¶2 There must be some act or circumstance shown amounting to an actual delivery at the time of the gift. It is not the possession by the donee that is material, but the delivery to him by the donor. In the Matter of Seitz's Estate, 17 A.D. 1, 44 N.Y.S. 836; Conklin, Adm'r, et al. v. Conklin, 20 Hun 278; Grey et al., Adm'r, v. Grey, 47 N.Y. 552; In re Bolin, 136 N.Y. 177, 32 N.E. 626; Kenney v. Public Adm'r, 2 Bradf. Sur. (N.Y.) 319; Drischler et al. v. Van Den Henden et al., 49 N.Y. Super. Ct. 508; Chambers et ux. v. McCreery et al., 106 F. 364, 45 C.C.A. 322; Bellis v. Lyons, 97 Mich. 398, 56 N.W. 770; Thomas v. Tilley et al., 147 Ala. 189, 41 So. 854; Hecht v. Shaffer, 15 Wyo. 34, 85 P. 1056; Bean v. Bean, 71 N.H. 538, 53 A. 907. We come now to the declaration of Shoe Boy of October 5, 1910, at which time it is contended that Shoe Boy told the witness William Penn that he had given Darwin Hays a note for $ 10,000, signed by T. J. Nance, and that the note was given for favors that Darwin had been doing for Shoe Boy ever since Shoe Boy was quite a child. It will be remembered that this conversation was had several days after the alleged gift, and the alleged donor was speaking in the past tense, showing clearly that the declaration was made subsequent to the alleged gift. Such declarations are admissible in a case of this character, for the purpose of showing an intention to make a gift, but proof of an intention to give is not sufficient to establish a gift. Before a gift inter vivos is fully executed, there must be a delivery of the thing given where it is possible to make a manual delivery, as in the instant case. A declaration by an alleged donor that he had given to the donee a certain note is not, in itself, sufficient evidence to establish the delivery of the note alleged to have been given. The identical question was before this court in the case of Apache State Bank v. Daniels, 32 Okla. 121, 121 P. 237, 40 L.R.A. (N. S.) 901, Ann. Cas. 1914A, 520, in which the court was passing upon declarations made in a gift causa mortis, and in that case the court defined the policy of this state on the question of proof as to delivery in cases of gift inter vivos and causa mortis. The only difference between such gifts is that the latter is made in contemplation of death and is revocable, while a gift inter vivos is not, and the court in passing upon a delivery in that case said:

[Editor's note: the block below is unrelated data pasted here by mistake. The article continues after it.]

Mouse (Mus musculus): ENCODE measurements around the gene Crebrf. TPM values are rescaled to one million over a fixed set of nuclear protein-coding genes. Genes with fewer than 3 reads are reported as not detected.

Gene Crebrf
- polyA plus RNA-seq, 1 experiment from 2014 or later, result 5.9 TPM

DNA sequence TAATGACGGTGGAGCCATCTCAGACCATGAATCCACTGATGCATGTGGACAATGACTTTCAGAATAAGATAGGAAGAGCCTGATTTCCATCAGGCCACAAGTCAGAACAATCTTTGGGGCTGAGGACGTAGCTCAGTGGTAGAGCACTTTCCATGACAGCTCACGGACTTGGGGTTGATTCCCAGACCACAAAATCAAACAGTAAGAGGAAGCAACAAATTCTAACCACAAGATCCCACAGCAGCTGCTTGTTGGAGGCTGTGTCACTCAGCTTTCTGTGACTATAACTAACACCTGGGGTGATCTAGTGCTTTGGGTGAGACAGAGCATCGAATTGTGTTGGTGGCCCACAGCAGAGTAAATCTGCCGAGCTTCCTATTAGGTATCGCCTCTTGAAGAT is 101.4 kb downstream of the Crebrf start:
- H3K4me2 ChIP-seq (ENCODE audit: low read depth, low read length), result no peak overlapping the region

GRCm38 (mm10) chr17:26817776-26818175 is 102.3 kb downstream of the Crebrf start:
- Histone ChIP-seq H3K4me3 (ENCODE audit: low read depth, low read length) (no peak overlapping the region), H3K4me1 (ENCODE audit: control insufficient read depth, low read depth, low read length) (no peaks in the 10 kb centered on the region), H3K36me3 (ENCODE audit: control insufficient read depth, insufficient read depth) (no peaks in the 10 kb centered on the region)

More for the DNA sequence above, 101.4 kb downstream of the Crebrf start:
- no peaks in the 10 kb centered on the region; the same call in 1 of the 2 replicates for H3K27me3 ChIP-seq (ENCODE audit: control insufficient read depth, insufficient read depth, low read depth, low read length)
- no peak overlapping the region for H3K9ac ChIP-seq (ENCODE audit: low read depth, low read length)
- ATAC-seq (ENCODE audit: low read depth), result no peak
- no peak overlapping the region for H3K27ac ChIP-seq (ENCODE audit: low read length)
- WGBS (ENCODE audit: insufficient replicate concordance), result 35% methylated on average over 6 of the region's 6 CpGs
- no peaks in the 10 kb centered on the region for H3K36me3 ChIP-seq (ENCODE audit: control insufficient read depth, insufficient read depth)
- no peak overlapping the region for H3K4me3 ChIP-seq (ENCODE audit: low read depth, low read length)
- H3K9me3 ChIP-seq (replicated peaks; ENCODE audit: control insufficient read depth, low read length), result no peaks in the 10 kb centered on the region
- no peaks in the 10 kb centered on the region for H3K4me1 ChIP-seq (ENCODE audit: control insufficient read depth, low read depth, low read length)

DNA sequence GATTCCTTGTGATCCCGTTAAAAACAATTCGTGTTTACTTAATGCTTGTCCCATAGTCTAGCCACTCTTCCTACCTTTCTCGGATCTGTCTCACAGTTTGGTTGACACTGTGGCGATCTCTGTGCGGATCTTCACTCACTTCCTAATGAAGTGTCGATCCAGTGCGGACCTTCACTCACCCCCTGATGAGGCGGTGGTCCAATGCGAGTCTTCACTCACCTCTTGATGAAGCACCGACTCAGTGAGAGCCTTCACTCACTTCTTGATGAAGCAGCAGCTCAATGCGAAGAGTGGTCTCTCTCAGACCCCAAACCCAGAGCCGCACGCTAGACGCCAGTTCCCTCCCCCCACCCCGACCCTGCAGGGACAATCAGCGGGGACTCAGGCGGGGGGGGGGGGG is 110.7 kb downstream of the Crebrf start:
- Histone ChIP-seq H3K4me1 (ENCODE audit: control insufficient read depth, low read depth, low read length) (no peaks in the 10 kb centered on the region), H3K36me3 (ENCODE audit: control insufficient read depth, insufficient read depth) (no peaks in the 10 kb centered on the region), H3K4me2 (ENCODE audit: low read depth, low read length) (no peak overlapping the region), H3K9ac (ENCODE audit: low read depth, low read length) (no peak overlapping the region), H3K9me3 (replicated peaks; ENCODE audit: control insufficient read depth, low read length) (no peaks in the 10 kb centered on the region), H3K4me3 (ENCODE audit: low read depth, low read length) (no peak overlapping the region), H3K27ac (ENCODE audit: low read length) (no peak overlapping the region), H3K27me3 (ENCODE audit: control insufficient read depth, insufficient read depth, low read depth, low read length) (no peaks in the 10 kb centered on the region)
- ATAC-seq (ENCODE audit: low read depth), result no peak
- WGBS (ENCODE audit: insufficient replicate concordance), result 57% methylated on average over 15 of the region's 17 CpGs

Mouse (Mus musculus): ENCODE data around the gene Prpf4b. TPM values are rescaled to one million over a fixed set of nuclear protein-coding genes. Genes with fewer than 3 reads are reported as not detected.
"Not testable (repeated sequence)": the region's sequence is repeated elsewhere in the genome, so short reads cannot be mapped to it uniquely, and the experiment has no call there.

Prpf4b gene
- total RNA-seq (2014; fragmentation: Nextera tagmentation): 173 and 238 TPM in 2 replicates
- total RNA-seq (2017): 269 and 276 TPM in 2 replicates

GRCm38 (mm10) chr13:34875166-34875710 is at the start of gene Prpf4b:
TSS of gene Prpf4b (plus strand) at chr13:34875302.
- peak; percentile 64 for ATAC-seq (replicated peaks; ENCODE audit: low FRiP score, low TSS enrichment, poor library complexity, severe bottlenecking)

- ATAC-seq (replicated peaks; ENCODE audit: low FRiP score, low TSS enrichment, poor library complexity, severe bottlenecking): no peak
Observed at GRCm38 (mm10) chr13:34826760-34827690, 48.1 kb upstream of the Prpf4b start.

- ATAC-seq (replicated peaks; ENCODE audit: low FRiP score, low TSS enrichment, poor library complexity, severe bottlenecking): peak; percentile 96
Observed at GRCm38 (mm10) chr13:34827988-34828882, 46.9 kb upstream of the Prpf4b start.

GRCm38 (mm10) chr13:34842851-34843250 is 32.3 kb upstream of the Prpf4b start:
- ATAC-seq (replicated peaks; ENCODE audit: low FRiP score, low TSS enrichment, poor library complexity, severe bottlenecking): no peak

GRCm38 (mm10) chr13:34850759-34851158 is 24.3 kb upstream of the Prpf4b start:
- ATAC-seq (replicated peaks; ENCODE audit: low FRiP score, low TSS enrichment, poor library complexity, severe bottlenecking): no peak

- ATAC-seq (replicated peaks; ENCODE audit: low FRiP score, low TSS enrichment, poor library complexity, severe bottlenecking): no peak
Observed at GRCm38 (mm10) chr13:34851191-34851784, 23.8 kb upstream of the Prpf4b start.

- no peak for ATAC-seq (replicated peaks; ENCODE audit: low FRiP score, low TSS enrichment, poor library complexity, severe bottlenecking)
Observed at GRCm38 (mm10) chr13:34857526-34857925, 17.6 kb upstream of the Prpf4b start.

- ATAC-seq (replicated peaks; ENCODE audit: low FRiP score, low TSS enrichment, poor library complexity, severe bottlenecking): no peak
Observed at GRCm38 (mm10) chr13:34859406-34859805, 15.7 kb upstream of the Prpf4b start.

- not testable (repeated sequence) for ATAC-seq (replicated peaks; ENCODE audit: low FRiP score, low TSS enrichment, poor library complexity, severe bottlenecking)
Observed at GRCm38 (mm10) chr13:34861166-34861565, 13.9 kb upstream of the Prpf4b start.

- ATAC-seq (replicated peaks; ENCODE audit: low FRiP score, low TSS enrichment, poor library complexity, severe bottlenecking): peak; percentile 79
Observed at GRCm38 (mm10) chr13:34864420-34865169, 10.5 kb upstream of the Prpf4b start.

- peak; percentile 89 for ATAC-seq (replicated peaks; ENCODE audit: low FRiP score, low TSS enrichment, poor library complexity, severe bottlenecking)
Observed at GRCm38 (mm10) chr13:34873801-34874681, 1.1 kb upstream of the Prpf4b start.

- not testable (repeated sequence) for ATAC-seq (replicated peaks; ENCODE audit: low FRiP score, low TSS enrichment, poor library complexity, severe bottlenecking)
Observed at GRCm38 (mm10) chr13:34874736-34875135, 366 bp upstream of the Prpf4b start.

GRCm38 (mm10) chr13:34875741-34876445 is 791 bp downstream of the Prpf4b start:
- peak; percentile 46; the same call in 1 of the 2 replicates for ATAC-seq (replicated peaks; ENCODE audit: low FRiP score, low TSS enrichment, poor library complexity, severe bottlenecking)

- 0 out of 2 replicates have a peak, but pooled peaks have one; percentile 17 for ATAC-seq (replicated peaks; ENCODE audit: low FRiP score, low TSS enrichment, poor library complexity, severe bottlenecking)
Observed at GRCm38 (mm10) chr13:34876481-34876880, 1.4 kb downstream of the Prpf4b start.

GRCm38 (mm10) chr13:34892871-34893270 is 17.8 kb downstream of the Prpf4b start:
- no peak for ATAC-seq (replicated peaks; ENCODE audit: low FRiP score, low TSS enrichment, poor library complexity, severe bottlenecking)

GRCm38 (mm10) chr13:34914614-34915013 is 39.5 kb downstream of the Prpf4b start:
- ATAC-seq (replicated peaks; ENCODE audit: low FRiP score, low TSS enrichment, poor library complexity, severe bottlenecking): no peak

"A gift causa martis is not mentioned in our statutes, and therefore comes to us as a part of the common law: but, in taking it, we must take it in connection with the public policy of our state as evidenced by its statutes. The common law in turn gets the idea from the Roman law, and in the Roman law, according to the Institutes of Justinian, five witnesses were required, in addition to the delivery of the donation. At the common law, however, no specific number of witnesses is required; but the gift must be established by clear and convincing evidence, and it must be accompanied by a delivery of the subject-matter. Mere words, of course, cannot constitute a gift, either inter vivos or causa mortis, because that would conflict with the fundamental notion of consideration as the basis of contract. Mere words, unaccompanied by delivery, could only be a promise; and, there being no consideration, the promise could not be enforced, and therefore the gift would not be complete. In order that the gift be valid, it must be completely executed, because if there remains anything to be done, the donor may refuse to do it. When a gift has been completed by the actual delivery of the subject-matter, it, of course, is valid, and these principles apply to a gift causa mortis as well as inter vivos."

¶3 In Keepers v. Fidelity Title & Deposit Co., 56 N.J.L. 302, 28 A. 585, 23 L.R.A. 184, 44 Am. St. Rep. 397, the court said: